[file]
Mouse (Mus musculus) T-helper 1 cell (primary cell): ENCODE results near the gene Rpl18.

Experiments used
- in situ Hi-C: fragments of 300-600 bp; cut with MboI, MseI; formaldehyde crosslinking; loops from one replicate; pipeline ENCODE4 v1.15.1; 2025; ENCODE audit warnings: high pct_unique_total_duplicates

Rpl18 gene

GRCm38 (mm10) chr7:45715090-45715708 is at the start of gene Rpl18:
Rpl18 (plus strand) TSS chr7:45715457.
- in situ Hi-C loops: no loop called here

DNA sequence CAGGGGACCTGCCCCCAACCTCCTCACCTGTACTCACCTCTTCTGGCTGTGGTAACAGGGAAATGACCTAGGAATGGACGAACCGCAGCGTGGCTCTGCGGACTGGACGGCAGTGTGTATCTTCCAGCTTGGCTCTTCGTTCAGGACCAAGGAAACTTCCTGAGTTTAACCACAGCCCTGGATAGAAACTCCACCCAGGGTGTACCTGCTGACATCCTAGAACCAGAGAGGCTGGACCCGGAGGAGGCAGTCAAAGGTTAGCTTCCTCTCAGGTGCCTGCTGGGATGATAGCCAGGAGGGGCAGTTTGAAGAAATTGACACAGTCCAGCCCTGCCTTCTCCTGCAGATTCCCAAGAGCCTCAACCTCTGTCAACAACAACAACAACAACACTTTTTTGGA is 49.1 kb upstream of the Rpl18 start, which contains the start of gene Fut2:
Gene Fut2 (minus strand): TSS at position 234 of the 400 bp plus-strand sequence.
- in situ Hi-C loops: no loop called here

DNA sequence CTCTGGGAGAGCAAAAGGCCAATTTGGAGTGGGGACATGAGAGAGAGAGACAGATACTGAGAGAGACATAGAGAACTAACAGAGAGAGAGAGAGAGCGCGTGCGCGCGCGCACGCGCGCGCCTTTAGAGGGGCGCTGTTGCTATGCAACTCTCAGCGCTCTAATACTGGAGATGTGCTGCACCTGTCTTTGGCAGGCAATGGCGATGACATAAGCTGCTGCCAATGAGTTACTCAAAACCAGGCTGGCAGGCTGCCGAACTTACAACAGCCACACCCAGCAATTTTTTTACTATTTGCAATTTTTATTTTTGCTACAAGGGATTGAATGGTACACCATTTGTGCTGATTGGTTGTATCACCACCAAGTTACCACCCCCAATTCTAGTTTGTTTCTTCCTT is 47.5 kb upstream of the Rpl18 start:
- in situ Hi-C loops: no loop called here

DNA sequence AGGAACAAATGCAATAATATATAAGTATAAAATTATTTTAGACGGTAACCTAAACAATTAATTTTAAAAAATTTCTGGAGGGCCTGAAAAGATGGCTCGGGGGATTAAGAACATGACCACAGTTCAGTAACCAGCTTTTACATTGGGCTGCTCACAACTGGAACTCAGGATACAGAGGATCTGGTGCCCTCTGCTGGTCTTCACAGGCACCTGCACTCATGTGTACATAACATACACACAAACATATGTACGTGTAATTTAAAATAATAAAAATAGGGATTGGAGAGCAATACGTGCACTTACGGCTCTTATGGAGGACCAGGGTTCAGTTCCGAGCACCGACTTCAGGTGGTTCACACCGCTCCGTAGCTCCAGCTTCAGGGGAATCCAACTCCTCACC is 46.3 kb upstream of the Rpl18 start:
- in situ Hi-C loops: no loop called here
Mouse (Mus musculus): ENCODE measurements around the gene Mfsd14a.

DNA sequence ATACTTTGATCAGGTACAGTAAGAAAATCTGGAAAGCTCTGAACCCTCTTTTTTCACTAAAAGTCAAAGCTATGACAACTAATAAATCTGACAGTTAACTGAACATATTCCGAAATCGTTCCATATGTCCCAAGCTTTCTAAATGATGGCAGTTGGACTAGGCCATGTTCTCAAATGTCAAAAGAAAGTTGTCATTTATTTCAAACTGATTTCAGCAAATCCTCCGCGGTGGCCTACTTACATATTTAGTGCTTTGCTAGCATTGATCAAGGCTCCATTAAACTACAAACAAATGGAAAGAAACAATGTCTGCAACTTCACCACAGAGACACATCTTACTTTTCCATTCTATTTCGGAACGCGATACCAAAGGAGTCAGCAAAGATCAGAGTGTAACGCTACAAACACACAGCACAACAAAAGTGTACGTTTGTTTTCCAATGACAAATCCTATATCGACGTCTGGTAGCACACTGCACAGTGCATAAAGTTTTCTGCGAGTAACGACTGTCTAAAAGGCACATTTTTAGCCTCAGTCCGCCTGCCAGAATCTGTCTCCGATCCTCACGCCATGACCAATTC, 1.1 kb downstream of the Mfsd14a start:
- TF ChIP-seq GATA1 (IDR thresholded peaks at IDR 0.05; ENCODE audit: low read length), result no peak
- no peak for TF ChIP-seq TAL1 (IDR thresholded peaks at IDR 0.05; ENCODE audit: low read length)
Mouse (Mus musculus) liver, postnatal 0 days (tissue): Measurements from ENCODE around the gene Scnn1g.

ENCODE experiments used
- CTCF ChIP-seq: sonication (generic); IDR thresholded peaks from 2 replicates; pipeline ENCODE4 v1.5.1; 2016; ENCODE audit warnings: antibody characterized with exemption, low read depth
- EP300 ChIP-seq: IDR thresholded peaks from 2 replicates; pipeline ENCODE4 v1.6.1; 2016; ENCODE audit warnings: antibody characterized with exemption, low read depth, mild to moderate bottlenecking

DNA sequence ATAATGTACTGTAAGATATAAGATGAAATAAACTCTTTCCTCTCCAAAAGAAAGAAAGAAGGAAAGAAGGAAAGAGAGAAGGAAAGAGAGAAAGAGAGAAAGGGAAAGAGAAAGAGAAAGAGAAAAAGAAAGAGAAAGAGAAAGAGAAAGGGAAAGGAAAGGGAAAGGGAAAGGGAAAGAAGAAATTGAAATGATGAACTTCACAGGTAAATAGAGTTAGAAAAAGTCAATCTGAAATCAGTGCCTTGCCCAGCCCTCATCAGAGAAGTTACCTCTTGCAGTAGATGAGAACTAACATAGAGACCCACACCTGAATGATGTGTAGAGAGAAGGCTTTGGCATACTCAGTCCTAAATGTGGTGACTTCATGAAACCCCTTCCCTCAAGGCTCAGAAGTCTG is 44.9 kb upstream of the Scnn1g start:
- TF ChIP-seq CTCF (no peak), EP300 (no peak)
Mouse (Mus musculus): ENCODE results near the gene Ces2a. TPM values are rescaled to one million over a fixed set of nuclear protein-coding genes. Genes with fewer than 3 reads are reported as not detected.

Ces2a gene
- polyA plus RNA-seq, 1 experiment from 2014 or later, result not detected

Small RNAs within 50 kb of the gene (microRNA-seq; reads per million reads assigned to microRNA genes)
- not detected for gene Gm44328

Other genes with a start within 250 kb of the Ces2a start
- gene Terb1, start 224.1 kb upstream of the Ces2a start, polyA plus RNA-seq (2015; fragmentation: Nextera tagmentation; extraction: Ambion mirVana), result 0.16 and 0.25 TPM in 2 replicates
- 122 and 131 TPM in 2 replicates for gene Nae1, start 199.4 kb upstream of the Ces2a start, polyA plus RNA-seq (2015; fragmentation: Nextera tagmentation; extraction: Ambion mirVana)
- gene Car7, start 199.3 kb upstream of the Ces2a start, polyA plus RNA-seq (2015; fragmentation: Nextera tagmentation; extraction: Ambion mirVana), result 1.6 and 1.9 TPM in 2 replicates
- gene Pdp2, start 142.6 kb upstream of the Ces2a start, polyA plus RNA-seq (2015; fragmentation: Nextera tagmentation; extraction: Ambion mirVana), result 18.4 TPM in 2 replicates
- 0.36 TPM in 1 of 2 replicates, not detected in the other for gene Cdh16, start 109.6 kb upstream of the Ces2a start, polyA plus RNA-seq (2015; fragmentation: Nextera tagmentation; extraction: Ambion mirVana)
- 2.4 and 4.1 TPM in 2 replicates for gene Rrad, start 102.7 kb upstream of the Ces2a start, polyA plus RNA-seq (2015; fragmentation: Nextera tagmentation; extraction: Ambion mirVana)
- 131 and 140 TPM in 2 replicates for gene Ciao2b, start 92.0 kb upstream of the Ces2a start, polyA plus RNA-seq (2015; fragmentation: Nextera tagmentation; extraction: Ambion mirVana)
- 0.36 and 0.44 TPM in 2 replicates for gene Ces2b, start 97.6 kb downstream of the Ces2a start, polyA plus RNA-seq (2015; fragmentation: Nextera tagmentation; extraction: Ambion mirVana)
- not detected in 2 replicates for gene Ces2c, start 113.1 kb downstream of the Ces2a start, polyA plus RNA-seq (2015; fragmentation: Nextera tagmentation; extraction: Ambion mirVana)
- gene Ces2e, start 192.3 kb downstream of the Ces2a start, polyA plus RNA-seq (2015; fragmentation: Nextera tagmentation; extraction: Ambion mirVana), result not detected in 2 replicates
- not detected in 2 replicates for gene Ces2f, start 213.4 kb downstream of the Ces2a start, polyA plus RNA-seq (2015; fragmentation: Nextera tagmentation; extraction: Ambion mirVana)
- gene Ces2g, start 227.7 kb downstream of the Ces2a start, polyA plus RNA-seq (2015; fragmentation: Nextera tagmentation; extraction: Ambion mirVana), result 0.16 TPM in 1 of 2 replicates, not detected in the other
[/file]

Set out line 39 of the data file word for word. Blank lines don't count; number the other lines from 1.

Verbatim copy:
- not detected in 2 replicates for gene Ces2c, start 113.1 kb downstream of the Ces2a start, polyA plus RNA-seq (2015; fragmentation: Nextera tagmentation; extraction: Ambion mirVana)